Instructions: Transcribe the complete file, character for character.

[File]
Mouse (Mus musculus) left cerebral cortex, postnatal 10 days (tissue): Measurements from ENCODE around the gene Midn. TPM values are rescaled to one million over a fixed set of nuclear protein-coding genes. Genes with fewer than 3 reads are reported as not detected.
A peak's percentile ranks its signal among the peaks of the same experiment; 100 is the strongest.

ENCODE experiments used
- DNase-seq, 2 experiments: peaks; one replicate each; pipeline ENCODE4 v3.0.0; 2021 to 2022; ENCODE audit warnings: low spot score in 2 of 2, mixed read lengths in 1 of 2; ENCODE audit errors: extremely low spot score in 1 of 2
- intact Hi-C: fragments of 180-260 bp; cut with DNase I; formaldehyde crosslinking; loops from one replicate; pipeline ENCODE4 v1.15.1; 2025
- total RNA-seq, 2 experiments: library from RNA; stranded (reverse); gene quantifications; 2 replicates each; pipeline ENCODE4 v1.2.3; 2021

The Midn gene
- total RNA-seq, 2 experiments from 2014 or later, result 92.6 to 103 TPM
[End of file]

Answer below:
Mouse (Mus musculus) left cerebral cortex, postnatal 10 days (tissue): Measurements from ENCODE around the gene Midn. TPM values are rescaled to one million over a fixed set of nuclear protein-coding genes. Genes with fewer than 3 reads are reported as not detected.
A peak's percentile ranks its signal among the peaks of the same experiment; 100 is the strongest.

ENCODE experiments used
- DNase-seq, 2 experiments: peaks; one replicate each; pipeline ENCODE4 v3.0.0; 2021 to 2022; ENCODE audit warnings: low spot score in 2 of 2, mixed read lengths in 1 of 2; ENCODE audit errors: extremely low spot score in 1 of 2
- intact Hi-C: fragments of 180-260 bp; cut with DNase I; formaldehyde crosslinking; loops from one replicate; pipeline ENCODE4 v1.15.1; 2025
- total RNA-seq, 2 experiments: library from RNA; stranded (reverse); gene quantifications; 2 replicates each; pipeline ENCODE4 v1.2.3; 2021

The Midn gene
- total RNA-seq, 2 experiments from 2014 or later, result 92.6 to 103 TPM